WHS is second MA school to welcome ‘Stop The Bleed’ training course

Seniors Mallory Leonard and Sarina Patel work with dummy thighs and learn how to efficiently stop bleeding.

Credit: Charlie Moore

Seniors Mallory Leonard and Sarina Patel work with dummy thighs and learn how to efficiently stop bleeding. "It is important to know what we can do as a society to prevent a death before medical help arrives. "The amount of time it takes for an ambulance or help to arrive isn’t always short enough to get the victim before they bleed out, and if we can prevent a death from happening before help arrives, we could be able to save so many lives," Leonard said.

Allie Nunn and Emily Staiti

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The trauma team at Brigham and Women’s Hospital introduced a new Stop The Bleed training course at WHS. Seniors taking anatomy and physiology learned various techniques on how to stop a person from bleeding in an emergency situation. The course involved a slideshow presentation followed by a class where students had access to hands-on experience and practice to help benefit students in real-life situations.

“Brigham and Women’s Hospital’s trauma team actually reached out to us because one of the people on the team is a parent at Wayland High School,” school nurse Amy Schoeff said. “They are starting to reach out to other schools as well, but this will be only the second high school in the state that offered the course to kids.”

This classroom course was completely free because the Brigham and Women’s trauma team is teaching voluntarily. Senior Ciara Murphy has already gone through a similar training course with the medical club.

“I think that we are really lucky to be one of the first schools to go through this training,” Murphy said. “I do believe this will be a nationwide movement to have all schools have their students be trained in this program, just like CPR.”

The first class took place on Monday, Nov. 18 and included a slideshow and presentation. It was followed by a second class that offered hands-on practice on Friday, Nov. 22.

”The first one is presented by the physician and nurses from the Brigham and Women’s team,” Nurse Amy said. “The second half will be hands-on, they have mannequins from the waist down, thighs, it will be hands-on learning: how to apply a tourniquet, how to pack a wound and apply direct pressure. Those are the three really best ways to stop bleeding.”

Senior Mallory Leonard took part in the training and learned how to prevent the number one cause of death: bleeding out.

“We learned both how to pack a wound and how to use a tourniquet (a device which applies pressure to a limb or extremity to limit the flow of blood) in case of an emergency,” Leonard said. “I really enjoyed the hands on experience our anatomy class was given because it’s one thing to hear a lecture on how to do it, but it’s that much better when you get to practice on models.“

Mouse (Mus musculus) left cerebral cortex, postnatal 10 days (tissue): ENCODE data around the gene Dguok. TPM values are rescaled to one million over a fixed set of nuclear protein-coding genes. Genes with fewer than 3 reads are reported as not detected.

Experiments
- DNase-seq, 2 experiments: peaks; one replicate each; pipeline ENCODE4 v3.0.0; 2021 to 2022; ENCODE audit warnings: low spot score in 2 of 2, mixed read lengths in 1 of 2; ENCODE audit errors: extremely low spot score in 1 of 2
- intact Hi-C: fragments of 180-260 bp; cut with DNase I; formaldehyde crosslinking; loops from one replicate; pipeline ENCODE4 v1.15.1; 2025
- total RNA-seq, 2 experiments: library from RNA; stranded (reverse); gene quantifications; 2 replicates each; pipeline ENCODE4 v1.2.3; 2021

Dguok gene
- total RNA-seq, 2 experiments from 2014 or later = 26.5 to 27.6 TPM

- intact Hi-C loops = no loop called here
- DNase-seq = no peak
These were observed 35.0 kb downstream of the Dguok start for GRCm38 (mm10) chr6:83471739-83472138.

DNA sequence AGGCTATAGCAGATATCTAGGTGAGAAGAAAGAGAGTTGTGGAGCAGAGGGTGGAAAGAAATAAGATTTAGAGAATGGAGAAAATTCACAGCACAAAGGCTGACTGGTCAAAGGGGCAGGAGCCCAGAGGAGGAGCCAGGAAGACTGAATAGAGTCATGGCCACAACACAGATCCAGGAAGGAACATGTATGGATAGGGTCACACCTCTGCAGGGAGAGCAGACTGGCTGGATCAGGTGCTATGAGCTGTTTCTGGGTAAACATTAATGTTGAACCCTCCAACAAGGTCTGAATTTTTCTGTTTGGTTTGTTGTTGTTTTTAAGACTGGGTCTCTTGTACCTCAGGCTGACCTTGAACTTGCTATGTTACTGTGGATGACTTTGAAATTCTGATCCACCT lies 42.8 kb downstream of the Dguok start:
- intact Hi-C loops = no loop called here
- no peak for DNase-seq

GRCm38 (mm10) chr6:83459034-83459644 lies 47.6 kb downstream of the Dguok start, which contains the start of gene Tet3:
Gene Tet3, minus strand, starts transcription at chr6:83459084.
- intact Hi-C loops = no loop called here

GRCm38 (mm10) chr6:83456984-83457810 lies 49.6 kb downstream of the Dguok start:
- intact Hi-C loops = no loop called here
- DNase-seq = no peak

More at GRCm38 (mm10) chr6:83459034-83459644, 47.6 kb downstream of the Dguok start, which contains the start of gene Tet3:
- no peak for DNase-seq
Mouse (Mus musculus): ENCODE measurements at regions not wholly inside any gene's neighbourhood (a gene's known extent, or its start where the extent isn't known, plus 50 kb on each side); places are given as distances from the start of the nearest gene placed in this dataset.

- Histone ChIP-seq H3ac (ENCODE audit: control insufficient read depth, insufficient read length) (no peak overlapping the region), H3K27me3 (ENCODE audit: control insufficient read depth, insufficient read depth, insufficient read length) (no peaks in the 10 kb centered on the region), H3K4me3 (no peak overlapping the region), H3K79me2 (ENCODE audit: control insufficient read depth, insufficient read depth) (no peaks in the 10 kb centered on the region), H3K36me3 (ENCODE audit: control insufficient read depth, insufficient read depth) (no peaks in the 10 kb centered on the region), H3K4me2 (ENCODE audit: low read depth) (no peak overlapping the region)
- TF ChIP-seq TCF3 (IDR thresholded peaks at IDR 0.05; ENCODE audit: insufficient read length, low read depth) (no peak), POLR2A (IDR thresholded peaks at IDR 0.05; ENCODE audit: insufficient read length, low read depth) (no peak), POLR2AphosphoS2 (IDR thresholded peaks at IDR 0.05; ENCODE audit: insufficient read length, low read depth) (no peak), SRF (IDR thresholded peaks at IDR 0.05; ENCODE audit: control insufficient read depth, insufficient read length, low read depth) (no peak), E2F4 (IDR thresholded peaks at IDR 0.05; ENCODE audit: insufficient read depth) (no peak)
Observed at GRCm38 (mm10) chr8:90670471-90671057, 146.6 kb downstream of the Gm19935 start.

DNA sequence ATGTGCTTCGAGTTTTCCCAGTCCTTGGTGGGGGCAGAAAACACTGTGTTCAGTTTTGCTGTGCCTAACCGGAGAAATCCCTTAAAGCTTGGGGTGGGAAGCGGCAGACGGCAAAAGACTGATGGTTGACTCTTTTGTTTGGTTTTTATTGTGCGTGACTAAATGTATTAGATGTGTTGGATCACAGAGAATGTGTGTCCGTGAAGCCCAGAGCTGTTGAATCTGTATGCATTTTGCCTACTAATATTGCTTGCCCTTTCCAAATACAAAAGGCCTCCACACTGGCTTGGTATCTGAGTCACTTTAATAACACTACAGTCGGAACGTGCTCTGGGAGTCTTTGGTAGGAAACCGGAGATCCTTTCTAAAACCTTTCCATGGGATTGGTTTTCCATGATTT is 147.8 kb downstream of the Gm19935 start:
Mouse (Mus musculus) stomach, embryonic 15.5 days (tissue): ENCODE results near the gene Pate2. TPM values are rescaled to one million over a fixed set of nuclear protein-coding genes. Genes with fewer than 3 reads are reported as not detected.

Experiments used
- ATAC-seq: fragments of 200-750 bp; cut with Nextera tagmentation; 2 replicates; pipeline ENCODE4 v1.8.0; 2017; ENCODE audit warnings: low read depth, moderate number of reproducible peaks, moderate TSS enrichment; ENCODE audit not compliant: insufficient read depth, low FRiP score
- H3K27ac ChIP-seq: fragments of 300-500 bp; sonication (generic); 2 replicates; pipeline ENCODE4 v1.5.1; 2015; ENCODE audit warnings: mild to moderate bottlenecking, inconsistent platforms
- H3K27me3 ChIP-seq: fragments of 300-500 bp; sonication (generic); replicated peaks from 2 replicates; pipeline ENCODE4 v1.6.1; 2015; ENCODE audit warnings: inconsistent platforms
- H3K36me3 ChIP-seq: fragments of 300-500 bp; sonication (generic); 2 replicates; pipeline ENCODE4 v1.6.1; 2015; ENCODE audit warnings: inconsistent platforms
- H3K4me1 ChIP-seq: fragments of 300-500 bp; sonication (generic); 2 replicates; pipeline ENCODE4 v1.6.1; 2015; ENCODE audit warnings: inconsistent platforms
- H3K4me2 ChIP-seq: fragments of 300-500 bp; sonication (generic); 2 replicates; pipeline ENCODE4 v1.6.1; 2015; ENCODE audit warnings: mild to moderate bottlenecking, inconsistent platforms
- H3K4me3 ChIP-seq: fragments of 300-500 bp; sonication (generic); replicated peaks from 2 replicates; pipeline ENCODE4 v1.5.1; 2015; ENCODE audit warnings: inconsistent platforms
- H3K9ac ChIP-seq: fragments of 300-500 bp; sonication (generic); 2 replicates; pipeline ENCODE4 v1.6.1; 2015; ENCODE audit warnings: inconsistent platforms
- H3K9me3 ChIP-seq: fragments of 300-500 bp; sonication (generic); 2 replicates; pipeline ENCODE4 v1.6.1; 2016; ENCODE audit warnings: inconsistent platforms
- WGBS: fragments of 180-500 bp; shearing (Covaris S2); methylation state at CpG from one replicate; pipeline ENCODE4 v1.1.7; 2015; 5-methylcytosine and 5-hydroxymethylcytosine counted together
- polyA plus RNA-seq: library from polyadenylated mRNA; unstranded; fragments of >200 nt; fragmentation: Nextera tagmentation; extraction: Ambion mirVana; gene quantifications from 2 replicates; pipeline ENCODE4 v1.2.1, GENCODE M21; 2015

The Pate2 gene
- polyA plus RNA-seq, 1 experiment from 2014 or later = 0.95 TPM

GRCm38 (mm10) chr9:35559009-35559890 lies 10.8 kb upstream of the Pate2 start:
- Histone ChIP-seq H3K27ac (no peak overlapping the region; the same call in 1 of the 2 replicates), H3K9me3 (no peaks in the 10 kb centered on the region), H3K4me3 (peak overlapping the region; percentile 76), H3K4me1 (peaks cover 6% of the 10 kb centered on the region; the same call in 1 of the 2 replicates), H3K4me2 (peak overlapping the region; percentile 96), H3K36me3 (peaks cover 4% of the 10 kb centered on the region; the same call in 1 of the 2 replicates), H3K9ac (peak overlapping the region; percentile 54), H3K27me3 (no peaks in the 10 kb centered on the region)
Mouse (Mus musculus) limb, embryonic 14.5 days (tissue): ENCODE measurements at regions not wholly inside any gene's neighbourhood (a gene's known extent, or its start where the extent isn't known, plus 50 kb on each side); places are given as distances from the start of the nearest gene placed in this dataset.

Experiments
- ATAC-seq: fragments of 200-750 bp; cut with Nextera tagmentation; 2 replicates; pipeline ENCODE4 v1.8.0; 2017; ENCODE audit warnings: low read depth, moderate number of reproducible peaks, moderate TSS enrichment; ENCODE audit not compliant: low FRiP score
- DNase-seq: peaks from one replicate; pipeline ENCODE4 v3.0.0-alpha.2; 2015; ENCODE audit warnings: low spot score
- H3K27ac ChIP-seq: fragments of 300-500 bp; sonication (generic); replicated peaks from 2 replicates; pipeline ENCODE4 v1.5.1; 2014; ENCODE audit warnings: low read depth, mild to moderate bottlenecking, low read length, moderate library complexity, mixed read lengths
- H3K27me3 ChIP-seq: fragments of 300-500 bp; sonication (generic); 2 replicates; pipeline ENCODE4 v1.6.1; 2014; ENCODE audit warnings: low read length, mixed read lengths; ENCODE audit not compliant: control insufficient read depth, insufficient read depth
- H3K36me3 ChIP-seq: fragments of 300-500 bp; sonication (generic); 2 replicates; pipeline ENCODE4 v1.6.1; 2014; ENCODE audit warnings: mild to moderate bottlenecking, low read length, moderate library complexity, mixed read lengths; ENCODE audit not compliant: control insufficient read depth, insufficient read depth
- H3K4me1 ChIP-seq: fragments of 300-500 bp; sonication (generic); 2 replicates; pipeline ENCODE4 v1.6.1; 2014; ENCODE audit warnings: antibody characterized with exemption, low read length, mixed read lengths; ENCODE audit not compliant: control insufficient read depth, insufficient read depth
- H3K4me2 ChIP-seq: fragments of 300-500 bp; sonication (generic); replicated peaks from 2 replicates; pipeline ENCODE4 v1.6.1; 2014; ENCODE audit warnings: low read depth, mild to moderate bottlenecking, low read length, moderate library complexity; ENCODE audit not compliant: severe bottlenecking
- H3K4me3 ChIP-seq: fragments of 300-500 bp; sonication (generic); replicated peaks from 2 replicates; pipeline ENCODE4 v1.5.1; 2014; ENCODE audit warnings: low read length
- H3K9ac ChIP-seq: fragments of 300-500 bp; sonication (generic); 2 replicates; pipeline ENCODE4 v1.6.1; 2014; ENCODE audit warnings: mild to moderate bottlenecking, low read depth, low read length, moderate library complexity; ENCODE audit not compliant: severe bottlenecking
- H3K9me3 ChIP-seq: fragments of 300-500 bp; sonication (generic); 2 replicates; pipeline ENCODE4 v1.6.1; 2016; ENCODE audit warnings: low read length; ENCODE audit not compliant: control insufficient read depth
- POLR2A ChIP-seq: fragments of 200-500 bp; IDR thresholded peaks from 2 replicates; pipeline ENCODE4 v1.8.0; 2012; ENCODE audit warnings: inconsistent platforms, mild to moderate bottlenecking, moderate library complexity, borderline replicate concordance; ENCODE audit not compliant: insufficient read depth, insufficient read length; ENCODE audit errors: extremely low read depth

The course isn’t mandatory to take, so students didn’t do much preparation in class. Anatomy and physiology teachers, however, encouraged students to go through the course to get an understanding of how to deal with real-life scenarios.

“Sadly, I think this is a training that everyone should go through because in today’s society, we face mass shootings every single day,” Murphy said. “So, in case of a situation like that, all students should be prepared to have a life-saving technique.”

The techniques are specifically taught in the class to prepare students for real-life situations. The trauma surgeons teaching the Stop the Bleed course want to educate students so they are aware of how to quickly help in emergencies.

“We never know when something is going to happen if we are out or when something will happen in our own lives, and I feel that this course has made me and my peers much more confident in case of an emergency,” Leonard said. “The trauma surgeon that came in to present this course actually was in a real life situation where he had to use these skills to save a man who was bleeding out from a car accident.”

The course simulated two different scenarios where students had to either pack a wound or put a tourniquet on the person bleeding out.

“We were able to see how much pressure we really had to use to stop a bleed and how to properly use the tourniquet device while putting it on different body parts,” Leonard said.

At the end of the training, students were given supplies such as first aid kits that will be able to help in future situations.

“Our course gave us a first aid pack [including] packing supplies and a tourniquet [for our cars] so that in case of an emergency, we have the supplies we need,” Leonard said. “I think that it would be amazing if everyone else had these supplies in their car if they have one so that they are ready for any situation that may happen.”

The most crucial part of the course students learned was how to prevent death before the medics and ambulance arrive on the scene.

“The amount of time it takes for an ambulance or help to arrive isn’t always short enough to get the victim before they bleed out, and if we can prevent a death from happening before help arrives, we could be able to save so many lives,” Leonard said.